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Darwin Correspondence Project

From E. A. Darwin   11 October [1866]1

Q A.

Oct 11

Dear Charles

Caroline was going to have an examination of the Plate list as it almost seems as if there were 3 tureens or else Susan forgot all about the matter.2 She says that of course if it cannot be cleared up the Tureen belongs to you. The other matters I have attended to. £100 is left to each of your children except William & Henry will write to him about the Deeds of Claythorpe being sent to him.3

I took possession of all the letters & papers in the Bureau as I considered that they belonged to us as Exōrs & an immense big box they fill— Caroline wishes to have a letter or two of Dr D—4 I will keep them for a time for the chance of having energy to look at them & then you can have them— There is a pedigree among them, & there is also a pedigree among Susan’s papers which Caroline was going to copy & then send to George.5 There were in Susan’s desk a pair of scissors & smelling Bottle marked with the names of Henrietta & Lizzy which I pointed out to Charles.6

I never saw anything so miserably ill as Caroline is looking   She is tired of her present doctor & I recommended Paget & she is going to consult him— She seems to suffer most severe pain—7

Yours affec.| E D


I asked Henry to send you Richmonds pictures of self & Emma.8


The year is established by the reference to Susan Elizabeth Darwin and her estate (see n. 2, below).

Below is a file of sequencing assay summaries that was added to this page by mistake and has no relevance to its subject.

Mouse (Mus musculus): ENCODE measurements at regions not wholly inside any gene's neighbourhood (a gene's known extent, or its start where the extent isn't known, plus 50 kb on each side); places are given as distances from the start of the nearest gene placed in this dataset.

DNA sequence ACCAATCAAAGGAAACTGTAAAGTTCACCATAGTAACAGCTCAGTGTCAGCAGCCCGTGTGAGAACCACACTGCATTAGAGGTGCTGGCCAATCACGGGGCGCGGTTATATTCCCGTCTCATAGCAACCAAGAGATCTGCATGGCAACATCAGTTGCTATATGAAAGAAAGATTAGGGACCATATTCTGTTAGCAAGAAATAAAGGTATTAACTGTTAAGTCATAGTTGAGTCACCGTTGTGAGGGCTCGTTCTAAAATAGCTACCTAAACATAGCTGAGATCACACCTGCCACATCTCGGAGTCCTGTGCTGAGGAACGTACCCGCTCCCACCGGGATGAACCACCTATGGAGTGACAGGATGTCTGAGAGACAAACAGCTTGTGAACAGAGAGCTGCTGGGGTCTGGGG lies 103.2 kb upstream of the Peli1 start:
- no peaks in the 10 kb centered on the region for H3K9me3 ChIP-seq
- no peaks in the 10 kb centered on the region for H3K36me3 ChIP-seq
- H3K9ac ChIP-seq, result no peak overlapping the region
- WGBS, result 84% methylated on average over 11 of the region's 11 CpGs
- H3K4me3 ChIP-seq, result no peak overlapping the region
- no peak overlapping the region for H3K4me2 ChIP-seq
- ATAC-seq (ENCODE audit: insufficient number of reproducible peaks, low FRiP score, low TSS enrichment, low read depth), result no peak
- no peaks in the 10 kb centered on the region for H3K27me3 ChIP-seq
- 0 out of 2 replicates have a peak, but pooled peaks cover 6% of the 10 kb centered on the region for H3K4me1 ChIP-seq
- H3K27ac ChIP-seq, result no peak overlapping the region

Susan Darwin had died on 3 October 1866 (letter to J. D. Hooker, [4 October 1866], n. 1). In an earlier letter discussing the disposal of Susan’s effects, Erasmus mentioned that a soup tureen might already have been sent to CD (see letter from E. A. Darwin, 7 October [1866]). In a codicil to her will, Susan had bequeathed a silver soup tureen to Caroline Sarah Wedgwood. No other tureen is mentioned in the will (will of Susan Elizabeth Darwin, Probate Registry, York).
William Erasmus Darwin, CD’s eldest son, inherited the farm at Claythorpe, Lincolnshire. Susan had inherited the property from her father, Robert Waring Darwin, who had purchased another farm, for CD, at Beesby, near Claythorpe, in 1845 (see Correspondence vol. 3). Henry Parker was one of the executors of Susan’s estate (see letter from E. A. Darwin, 7 October [1866] and n. 5).
‘Dr D’ is probably a reference to Erasmus Darwin, but may refer to Robert Waring Darwin. CD and Erasmus Alvey Darwin were the executors of Robert Waring Darwin’s will (will of Robert Waring Darwin, Department of Manuscripts and Records, National Library of Wales, Aberystwyth).
CD’s son George Howard Darwin was interested in genealogy and collected information on the family. See letter from E. A. Darwin, [before 20 February 1866] and n. 2.
The references are to Henrietta Emma and Elizabeth Darwin. Erasmus probably meant to write ‘Henry’ instead of ‘Charles’.
Caroline’s health had suffered after the death of another sister, Emily Catherine Langton (see letter from E. A. Darwin, 19 February [1866] and n. 6). The reference is to the surgeon James Paget.
George Richmond made portraits of CD in 1839 and 1840, of Emma Darwin in 1840 and 1842, and of Erasmus Alvey Darwin in 1850 (Lister 1981, p. 156; see also frontispieces to Correspondence vols 1 and 2).


Correspondence: The correspondence of Charles Darwin. Edited by Frederick Burkhardt et al. 28 vols to date. Cambridge: Cambridge University Press. 1985–.

Lister, Raymond. 1981. George Richmond: a critical biography. London: Robin Garton.


Disposal of Susan’s effects. Legacies to CD’s children. EAD has taken the letters and papers and asked Henry [Parker] to forward the George Richmond pictures of CD and Emma.

Caroline looks "miserably ill".

Letter details

Letter no.
Erasmus Alvey Darwin
Charles Robert Darwin
Sent from
London, Queen Anne St
Source of text
DAR 105: B48–51
Physical description
ALS 8pp

Please cite as

Darwin Correspondence Project, “Letter no. 5238,” accessed on 27 May 2022,

Also published in The Correspondence of Charles Darwin, vol. 14